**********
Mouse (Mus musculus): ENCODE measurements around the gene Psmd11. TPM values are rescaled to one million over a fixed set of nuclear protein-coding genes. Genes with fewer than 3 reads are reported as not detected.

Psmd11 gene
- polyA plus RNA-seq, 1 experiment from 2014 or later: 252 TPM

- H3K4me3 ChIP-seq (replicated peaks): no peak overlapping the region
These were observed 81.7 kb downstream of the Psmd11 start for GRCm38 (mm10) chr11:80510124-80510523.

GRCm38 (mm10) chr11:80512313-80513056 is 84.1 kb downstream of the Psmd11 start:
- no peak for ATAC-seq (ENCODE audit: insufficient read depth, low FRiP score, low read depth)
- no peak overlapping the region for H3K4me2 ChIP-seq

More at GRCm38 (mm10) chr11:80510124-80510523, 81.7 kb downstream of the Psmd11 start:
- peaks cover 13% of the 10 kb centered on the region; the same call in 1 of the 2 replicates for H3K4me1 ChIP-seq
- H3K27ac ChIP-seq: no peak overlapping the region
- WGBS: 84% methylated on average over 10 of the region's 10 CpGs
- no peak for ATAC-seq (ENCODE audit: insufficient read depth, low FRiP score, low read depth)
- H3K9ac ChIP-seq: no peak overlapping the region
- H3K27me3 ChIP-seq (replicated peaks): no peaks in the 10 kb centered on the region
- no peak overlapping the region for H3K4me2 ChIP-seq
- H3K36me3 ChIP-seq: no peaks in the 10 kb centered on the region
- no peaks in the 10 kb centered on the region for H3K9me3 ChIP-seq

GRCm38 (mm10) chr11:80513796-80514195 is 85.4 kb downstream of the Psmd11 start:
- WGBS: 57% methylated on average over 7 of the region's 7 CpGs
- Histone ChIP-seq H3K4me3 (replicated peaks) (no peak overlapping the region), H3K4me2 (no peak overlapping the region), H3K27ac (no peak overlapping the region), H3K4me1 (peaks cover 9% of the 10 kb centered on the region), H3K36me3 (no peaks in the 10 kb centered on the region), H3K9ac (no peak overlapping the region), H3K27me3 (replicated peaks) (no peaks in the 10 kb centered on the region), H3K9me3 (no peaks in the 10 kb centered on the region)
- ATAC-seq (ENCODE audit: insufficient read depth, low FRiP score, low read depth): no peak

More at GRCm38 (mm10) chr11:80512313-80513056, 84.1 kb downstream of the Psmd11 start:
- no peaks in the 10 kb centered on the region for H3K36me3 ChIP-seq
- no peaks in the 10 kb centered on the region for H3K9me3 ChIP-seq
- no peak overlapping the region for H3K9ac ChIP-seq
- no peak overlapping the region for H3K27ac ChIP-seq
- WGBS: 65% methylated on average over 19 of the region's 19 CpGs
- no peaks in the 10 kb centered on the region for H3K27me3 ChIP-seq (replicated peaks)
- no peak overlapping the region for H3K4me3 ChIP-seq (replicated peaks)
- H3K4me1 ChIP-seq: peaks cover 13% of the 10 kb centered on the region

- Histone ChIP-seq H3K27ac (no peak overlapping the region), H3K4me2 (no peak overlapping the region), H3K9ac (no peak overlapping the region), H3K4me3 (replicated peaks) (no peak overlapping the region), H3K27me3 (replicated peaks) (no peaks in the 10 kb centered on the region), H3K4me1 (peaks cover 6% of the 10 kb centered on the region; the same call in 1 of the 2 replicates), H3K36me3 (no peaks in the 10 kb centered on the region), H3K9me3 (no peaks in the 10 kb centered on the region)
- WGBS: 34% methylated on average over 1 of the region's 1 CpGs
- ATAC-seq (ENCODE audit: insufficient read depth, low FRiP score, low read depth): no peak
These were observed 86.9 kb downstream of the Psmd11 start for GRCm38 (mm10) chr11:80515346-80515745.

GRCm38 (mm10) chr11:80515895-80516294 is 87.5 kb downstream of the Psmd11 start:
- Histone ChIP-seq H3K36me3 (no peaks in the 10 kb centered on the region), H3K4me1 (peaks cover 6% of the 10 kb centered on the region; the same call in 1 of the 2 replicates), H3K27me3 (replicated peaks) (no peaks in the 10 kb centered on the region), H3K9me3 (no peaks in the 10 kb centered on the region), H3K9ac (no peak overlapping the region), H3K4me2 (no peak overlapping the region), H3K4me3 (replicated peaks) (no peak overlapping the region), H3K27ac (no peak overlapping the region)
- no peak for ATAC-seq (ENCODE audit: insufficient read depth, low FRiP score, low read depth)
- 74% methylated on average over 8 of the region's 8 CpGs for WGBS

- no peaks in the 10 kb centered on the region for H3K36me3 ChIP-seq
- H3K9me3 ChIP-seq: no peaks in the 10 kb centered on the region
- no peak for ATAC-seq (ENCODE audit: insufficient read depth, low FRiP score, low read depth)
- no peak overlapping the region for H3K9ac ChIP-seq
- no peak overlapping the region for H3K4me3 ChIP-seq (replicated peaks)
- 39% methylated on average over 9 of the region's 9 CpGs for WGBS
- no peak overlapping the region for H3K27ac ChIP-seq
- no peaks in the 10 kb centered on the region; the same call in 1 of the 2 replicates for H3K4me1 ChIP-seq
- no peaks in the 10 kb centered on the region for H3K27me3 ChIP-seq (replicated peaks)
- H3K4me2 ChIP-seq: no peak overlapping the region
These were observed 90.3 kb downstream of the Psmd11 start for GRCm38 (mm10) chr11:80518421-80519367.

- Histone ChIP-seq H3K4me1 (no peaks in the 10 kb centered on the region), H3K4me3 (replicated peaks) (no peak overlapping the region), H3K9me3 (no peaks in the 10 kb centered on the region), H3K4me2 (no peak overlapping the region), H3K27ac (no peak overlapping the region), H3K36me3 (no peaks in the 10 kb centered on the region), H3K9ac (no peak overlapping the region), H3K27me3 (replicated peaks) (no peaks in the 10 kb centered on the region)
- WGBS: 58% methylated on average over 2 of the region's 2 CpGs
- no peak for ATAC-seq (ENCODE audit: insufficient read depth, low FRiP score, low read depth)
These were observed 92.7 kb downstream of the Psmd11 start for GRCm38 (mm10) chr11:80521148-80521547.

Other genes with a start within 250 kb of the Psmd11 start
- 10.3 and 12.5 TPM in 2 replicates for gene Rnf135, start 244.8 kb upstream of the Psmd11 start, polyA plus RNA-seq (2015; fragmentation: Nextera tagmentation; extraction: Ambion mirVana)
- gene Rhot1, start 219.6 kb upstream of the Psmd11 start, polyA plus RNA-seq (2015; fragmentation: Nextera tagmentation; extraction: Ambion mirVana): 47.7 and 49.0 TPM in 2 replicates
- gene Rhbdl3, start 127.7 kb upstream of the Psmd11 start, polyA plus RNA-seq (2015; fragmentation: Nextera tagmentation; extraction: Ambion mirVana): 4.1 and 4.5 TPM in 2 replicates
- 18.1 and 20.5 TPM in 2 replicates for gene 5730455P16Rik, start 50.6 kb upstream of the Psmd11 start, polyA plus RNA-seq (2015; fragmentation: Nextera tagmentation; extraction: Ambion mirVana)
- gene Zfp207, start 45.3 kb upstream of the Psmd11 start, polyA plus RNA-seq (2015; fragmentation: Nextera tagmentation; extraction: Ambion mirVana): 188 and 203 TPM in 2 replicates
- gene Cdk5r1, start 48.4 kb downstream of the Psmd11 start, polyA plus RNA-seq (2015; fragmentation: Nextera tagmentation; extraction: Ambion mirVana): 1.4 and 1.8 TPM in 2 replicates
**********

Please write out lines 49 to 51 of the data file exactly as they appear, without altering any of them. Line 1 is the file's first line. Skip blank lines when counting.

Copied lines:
- H3K4me2 ChIP-seq: no peak overlapping the region
These were observed 90.3 kb downstream of the Psmd11 start for GRCm38 (mm10) chr11:80518421-80519367.

- Histone ChIP-seq H3K4me1 (no peaks in the 10 kb centered on the region), H3K4me3 (replicated peaks) (no peak overlapping the region), H3K9me3 (no peaks in the 10 kb centered on the region), H3K4me2 (no peak overlapping the region), H3K27ac (no peak overlapping the region), H3K36me3 (no peaks in the 10 kb centered on the region), H3K9ac (no peak overlapping the region), H3K27me3 (replicated peaks) (no peaks in the 10 kb centered on the region)